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Monday, March 11, 2002

Digital scents may promote products on Net
Vibhor Sood

MANY of us spend just as much time in cyberspace touring the electronic landscapes of the Internet as we spend offline. But for all of the time we spend in front of our computer monitors, this virtual world lacks many of the real world's most precious attributes. One of the biggest drawbacks of the cyber world is its lack of realism. Most of us are born with five senses, allowing us to see, hear, touch, smell and taste - yet the Internet takes advantage of less than half of these.

When you log onto your computer, what senses are you using? Sight is perhaps the most obvious of the senses we use to collect information. The Internet is almost completely vision-based. While audio technology, like MP3 music files, has made a lot of noise recently, the Internet is made up mostly of words and pictures. You can also throw in touch as a third sense used in computer interaction but that is mostly in terms of interfacing by way of keyboard and mouse. Since the beginning of the Internet, software developers have chosen to ignore our senses of smell and taste.

Can you imagine a world with no smells? Think of some of the smells that you would never be able to enjoy, like homemade cookies, flowers or that scent that follows a summer rain. Smell adds so much to our experiences. Of course, without smell there is also no taste, since our sense of taste is almost completely dependent on our sense of smell. This world without smell exists on the Internet - but that is about to change. You will soon have your choice of essentially two technologies that will make your nose as involved in your Web experience as your eyes and ears.


Humans have the ability to recognise thousands of odours and some scientists believe that smell has the power to unlock memories. Smells will be transmitted to your desktop and what other possible applications this technology could present.

How can we smell stuff over the Net just with a computer and a Net connection? Frankly, you cannot smell stuff over the Net you will need hardware for the smell to be transported to your nose. This peripheral can be placed in the vicinity of the computer that will help you smell the smell. Let us take a look at how these peripheral could work.

There are essentially two ways that these peripherals could work.

The device could have indexed thousands of smells based on their chemical structure and their place on the scent spectrum. Each scent could then be coded and digitised into a small file. The digital file is embedded in Web content or e-mail. A user requests or triggers the file by clicking a mouse or opening e-mail.

A small amount of the aroma is emitted by the device in the direct vicinity of the user. The device would also need a small cartridge like the printer cartridge that could be placed in the device itself. The cartridge would be able to create thousands of everyday scents with the small cartridge that contains 128 primary odours. These primary odours are mixed together to generate other smells that closely replicate common natural and manmade odours. The scent cartridge, like a printer's toner cartridge, will have to be replaced periodically to maintain the scent accuracy.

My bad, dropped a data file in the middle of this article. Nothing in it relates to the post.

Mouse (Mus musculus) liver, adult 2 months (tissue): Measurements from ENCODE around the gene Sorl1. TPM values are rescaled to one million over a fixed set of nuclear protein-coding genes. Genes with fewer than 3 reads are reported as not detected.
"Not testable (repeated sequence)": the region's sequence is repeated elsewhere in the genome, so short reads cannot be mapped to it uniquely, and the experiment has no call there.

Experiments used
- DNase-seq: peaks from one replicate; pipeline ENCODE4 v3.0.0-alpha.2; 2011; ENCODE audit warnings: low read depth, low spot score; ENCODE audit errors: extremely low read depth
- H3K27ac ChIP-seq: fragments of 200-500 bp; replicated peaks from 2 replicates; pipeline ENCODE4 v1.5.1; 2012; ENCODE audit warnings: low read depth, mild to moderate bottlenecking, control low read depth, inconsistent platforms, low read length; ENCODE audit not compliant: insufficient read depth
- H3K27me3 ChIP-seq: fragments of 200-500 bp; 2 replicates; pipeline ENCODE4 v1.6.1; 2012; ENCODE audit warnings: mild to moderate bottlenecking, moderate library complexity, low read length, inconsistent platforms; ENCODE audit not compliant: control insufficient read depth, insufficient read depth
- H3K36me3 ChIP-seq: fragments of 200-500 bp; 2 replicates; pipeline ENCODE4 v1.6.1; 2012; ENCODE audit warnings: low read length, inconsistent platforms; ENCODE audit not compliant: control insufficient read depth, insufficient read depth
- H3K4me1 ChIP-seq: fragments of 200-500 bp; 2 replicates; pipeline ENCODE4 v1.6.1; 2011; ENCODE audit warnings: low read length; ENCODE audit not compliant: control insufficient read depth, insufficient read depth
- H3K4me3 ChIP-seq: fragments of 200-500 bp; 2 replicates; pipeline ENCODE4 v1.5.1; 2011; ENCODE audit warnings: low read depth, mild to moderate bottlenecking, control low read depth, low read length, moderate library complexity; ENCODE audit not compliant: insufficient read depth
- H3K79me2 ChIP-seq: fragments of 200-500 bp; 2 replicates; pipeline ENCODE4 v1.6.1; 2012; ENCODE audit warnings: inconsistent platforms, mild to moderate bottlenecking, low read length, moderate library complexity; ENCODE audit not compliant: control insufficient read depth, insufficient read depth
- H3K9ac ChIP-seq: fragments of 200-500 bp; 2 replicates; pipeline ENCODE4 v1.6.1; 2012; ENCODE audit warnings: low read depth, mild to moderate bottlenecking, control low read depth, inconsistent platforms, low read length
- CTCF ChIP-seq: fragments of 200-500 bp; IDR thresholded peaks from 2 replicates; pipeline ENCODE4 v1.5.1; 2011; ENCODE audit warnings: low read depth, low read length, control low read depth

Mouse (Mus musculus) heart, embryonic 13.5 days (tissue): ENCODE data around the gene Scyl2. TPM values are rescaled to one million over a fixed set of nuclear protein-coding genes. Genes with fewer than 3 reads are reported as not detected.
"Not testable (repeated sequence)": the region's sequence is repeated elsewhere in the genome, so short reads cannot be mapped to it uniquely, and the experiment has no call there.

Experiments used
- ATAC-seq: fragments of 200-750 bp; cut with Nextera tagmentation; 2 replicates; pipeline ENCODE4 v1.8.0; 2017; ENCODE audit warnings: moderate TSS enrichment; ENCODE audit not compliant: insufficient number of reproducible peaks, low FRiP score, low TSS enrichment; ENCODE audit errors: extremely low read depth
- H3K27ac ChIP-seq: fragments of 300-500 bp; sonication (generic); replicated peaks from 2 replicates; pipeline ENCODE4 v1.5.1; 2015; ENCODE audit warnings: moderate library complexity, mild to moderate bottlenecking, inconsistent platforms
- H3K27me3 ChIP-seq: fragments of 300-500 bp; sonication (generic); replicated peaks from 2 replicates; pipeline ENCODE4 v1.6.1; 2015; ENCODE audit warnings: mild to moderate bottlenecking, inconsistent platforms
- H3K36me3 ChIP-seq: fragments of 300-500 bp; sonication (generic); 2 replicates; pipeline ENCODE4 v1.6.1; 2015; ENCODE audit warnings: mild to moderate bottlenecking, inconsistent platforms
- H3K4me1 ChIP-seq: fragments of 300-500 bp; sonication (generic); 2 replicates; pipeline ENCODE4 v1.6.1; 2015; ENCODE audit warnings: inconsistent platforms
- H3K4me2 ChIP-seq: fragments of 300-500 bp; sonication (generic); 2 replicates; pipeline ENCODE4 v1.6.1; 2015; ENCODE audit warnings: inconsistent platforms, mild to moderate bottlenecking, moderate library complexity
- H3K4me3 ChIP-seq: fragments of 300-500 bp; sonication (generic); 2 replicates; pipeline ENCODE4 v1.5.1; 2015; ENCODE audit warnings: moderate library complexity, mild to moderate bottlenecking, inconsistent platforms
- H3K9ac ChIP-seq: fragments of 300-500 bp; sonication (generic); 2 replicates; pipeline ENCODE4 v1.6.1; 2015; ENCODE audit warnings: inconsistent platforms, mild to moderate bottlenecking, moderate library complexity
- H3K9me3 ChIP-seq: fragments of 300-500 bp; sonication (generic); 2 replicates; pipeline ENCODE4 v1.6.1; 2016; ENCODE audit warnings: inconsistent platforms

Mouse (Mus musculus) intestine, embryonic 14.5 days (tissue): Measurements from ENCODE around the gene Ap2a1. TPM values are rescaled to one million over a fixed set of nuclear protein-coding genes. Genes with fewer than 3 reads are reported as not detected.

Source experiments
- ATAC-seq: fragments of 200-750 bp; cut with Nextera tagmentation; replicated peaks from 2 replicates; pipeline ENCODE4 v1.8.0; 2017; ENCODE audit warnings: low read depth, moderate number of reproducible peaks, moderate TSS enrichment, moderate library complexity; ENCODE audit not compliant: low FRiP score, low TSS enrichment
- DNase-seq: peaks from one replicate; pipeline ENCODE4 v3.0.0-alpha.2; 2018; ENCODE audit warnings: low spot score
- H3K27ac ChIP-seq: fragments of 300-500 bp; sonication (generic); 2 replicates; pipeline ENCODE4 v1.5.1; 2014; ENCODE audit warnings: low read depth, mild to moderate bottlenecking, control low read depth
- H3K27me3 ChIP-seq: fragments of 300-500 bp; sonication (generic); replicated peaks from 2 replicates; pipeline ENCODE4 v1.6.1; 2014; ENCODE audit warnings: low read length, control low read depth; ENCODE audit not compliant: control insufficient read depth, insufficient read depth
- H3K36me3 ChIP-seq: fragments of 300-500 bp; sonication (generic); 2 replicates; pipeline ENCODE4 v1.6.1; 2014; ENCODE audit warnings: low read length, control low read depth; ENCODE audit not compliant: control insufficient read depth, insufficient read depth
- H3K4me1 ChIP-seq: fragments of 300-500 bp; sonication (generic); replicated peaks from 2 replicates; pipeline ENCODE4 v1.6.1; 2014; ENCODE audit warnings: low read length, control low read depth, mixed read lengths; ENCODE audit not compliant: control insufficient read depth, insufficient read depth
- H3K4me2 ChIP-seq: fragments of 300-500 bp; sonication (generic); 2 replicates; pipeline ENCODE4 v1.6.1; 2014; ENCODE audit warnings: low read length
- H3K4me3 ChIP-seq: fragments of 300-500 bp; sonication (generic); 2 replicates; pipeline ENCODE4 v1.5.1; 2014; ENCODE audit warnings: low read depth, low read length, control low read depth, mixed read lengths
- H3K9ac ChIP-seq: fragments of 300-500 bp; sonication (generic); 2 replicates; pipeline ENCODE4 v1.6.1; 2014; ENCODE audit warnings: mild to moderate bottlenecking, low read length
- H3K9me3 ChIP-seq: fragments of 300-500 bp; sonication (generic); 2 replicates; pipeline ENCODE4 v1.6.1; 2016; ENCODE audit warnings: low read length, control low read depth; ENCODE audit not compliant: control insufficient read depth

There is however another way that we could smell the Net, a better way. Using this technique we cannot only download scents but can also print out the flavours that can be tasted .The smells can be printed onto thick fibre paper sheets and taste specific flavours by licking the paper coated with the smell. This would also require a hardware that will produce smells based on data programmed into Web pages.

This digital scent technology will be able to do more than allow you to attach e-smells to your e-mails. Imagine watching Ghayal on your DVD player with a smell device plugged into it - as Sunny Deol fires the gun, you can actually smell the gunpowder. Or, as the bombs explodes you can smell the fire itself. The scent of the ocean could be emitted during scenes of Titanic in which Leonardo di Capirio stands on the edge of the ship with Kate Winslet with him or you could smell Kate Winslet perfume as well. The whole idea here is to increase the realism and enhance the viewing of your favourite movies.

The same type of effect could be created for your favourite video games. While consoles like PlayStation 2 are designed to enhance the realism of video game graphics, a digital scent synthesizer could take games to a whole new level. Imagine smelling the bad guy who is approaching before you actually see him. Developers of racing games could embed the smell of burnt rubber or gasoline to make their games more realistic.

Before being attached to movies and games, Internet odours will likely permeate through Internet advertising. Just as advertisers used scratch and sniff technology a couple of decades ago, they will likely use the novelty of digital scents to peddle their products now. Coca Cola could embed their cola smell into banner ads, which could be triggered by a user scrolling over the ad. Suddenly, you're thirsty for a Coke. Sounds like pretty effective advertising.

Consumers may also benefit from this aromatic technology. With online spending on the rise, shoppers will now be able to sample some of the goods that they buy, including flowers, candy, coffee and other food products. Soon, you'll be able to stop and smell the roses without leaving your workstation.